Aed (#RememberAed)

When Aed came to the Scottish throne in 877, the country was in turmoil. His brother and predecessor, Constantine I, had been killed by the Vikings after a decade of trying to avoid being killed by the Vikings. The country had suffered the Vikings at their plundering, raiding, slaving, massacring pomp and it would take a strong ruler to set things right – could Aed be that man? Well…no, but read on anyway for the most unmemorable memorable reign in history or click here to listen to his podcast episode!

Backgroundy Stuff

Kenneth MacAlpin had created a new ruling dynasty, controlling the two kingdoms of the Picts and the Scots (from Dal Riata) while his brother, Donald I, had extended the Scottish law code over both territories.

This success, however, was challenged in the 860s by the arrival of marauding Vikings during the reign of Constantine I. Facing the might of saga heroes such as Olaf the White and Ivar the Boneless, Constantine made a deal with the Vikings which seems to have consisted of persuading them to attack the nearby Britons of Strathclyde instead, resulting in the destruction of their capital (Dumbarton Rock) and the assassination of their king (Artgal).

For Constantine, the “keep your head low” tactic looked like paying dividends when he killed Olaf and lived to see the death of Ivar the Boneless and Ivar’s brother, Halfdan. However, in 877 the tactic was severely and fatally compromised when Constantine was defeated and killed in battle.

Aed’s Life and Reign

Details about Aed’s early life are rather lacking but we do know that he was the son of Kenneth MacAlpin (and so would have been known as Áed mac Cináeda). Kenneth died in 858 and Aed did manage to produce a son, so it’s likely that he was born no later than the mid-850s. He was given the epithet Aed of the White Flowers or alternatively Aed the Wing-Footed (or White-Footed depending on how the source is read!) This perhaps implies that Aed was speedy on his feet, but will this be of help in his reign?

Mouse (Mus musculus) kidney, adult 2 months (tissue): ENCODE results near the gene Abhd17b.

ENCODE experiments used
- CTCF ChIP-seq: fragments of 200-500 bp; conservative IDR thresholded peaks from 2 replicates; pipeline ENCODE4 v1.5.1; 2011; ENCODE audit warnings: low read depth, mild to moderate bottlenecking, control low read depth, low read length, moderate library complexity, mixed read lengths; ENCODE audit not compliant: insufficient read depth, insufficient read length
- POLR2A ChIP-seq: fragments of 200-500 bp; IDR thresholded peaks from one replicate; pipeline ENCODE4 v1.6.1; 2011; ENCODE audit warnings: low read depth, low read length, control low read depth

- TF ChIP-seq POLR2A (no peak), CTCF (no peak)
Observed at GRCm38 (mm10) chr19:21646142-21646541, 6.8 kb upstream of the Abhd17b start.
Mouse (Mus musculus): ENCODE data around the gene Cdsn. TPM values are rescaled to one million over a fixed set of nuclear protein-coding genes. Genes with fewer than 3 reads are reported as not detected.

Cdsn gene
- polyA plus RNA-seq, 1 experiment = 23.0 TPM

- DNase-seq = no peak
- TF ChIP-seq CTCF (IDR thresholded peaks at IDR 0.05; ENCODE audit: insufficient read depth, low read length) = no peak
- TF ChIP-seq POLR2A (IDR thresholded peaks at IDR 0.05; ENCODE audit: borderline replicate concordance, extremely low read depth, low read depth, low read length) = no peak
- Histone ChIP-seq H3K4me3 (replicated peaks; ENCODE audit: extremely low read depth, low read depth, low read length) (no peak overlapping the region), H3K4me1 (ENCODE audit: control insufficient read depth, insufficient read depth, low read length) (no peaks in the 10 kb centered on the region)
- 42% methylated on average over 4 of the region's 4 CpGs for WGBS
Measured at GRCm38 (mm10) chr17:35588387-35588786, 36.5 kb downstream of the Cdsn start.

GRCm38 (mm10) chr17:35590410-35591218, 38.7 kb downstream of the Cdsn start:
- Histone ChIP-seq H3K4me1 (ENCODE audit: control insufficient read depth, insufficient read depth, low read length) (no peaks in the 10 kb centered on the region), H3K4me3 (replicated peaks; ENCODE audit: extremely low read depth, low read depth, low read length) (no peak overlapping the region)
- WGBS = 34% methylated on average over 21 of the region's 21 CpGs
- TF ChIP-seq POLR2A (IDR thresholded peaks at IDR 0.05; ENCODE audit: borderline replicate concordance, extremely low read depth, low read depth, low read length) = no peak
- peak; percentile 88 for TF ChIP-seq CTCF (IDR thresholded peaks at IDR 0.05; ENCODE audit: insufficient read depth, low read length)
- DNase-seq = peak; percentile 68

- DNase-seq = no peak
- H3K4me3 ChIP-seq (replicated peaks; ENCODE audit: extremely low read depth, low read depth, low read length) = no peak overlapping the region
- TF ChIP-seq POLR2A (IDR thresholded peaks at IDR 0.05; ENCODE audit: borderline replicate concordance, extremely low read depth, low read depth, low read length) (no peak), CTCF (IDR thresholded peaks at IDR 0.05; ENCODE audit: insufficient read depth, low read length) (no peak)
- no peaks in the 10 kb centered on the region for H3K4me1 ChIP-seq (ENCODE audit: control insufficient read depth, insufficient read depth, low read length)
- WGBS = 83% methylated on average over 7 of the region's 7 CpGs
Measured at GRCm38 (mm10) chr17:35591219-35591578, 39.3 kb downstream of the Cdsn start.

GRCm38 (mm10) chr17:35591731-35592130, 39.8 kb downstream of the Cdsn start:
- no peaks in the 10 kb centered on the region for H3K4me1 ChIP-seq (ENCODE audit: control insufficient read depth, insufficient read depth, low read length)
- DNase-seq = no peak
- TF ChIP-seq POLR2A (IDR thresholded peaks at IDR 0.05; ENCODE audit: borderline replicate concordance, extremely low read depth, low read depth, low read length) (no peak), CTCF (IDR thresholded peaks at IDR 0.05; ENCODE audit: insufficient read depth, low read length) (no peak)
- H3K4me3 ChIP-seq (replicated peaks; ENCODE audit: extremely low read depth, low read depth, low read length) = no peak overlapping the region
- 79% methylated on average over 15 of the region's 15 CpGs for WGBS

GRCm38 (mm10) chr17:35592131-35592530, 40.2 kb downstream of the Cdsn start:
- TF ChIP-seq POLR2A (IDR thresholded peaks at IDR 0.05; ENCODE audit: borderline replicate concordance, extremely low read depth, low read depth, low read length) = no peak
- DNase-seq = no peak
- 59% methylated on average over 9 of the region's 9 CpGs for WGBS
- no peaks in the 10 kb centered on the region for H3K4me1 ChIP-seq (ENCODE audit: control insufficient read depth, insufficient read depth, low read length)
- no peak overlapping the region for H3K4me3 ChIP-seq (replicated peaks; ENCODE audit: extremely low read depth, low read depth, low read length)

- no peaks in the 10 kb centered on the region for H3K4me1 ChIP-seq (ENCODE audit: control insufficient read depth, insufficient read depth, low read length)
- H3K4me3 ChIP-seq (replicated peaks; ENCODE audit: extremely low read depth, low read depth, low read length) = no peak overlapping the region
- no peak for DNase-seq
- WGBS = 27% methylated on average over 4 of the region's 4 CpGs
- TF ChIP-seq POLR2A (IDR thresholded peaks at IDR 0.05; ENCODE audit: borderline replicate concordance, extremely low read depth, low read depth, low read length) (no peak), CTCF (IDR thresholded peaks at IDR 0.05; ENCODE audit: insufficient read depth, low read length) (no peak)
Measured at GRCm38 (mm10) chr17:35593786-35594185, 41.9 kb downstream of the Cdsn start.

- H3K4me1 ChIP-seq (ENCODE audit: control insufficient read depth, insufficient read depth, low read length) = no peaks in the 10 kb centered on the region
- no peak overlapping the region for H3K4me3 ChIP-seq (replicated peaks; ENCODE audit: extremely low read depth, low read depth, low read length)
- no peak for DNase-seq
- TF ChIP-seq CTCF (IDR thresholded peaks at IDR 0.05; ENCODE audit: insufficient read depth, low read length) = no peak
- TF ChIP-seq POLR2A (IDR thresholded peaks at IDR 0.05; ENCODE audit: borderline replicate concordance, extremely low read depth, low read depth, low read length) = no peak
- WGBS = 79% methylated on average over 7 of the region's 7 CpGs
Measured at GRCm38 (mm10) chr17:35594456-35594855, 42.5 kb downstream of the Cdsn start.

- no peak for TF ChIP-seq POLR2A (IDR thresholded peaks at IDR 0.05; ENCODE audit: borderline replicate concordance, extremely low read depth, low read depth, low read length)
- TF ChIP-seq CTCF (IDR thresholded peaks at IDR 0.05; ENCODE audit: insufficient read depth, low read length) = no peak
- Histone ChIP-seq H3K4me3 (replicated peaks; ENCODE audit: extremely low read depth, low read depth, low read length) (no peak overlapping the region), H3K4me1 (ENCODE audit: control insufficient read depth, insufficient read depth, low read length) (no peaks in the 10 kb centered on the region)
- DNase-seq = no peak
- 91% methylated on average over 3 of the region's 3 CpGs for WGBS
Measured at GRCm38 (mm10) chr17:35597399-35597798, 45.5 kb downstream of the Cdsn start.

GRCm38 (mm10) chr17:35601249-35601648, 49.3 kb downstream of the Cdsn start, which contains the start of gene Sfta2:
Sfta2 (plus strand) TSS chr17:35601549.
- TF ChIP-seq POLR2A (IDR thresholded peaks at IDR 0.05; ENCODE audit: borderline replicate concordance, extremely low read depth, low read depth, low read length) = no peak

In the chaos of Constantine’s death, Aed succeeded his brother in 877. Constantine had a son but the rules of succession were loose in this period and usually an adult brother was preferred to a junior son.

In describing Aed’s reign, it is impossible to improve on the account of the Chronicle of the Kings of Alba. This chronicle provides short accounts of the reigns of the monarchs from Kenneth MacAlpin to Kenneth II and was written in Scotland, probably completed in the 11th or 12th century – a few centuries after the reigns but a crucial source nevertheless. And here is what it has to say about Aed:

Áed held the throne for one year. The shortness of his rule has bequeathed nothing memorable to history; but he was killed in the town of Nrurim.

…and that’s it! Poor Aed was dead in 878, having apparently accomplished nothing of any note whatsoever.

The Death of Aed – Who, How, Why?

Other sources provide more insight into the circumstances of his death. The Annals of Ulster claim that Aed was killed “by his own companions”, suggesting that this was a betrayal among his own household rather than being set upon by Vikings. Andrew of Wyntoun goes further and identifies his assailant as being Giric, who ambushed and killed Aed in Strathallan (and potentially goes on to steal the throne). Unfortunately, when it really mattered Aed was not so wing-footed after all!

So Aed was ambushed and killed by his own men (probably Giric – either in person or by his orders) but why? Unfortunately, we cannot really answer this question other than to speculate. Aed’s reign represents the start of a lost decade in Scottish history in which very little at all is recorded. Possibly, Aed’s death should be seen in the context of the difficulties suffered by Constantine I – maybe there was a power vacuum in which Aed failed to reassert control and was bumped off by an ambitious man on the make. Alternatively, his assassination could suggest disillusionment after a decade of suffering under the Vikings – men like Giric probably came to court from the west coast to escape Viking privations and may have lost faith and patience in Aed after a year of ineffective rule. Either way, Aed’s reign was over.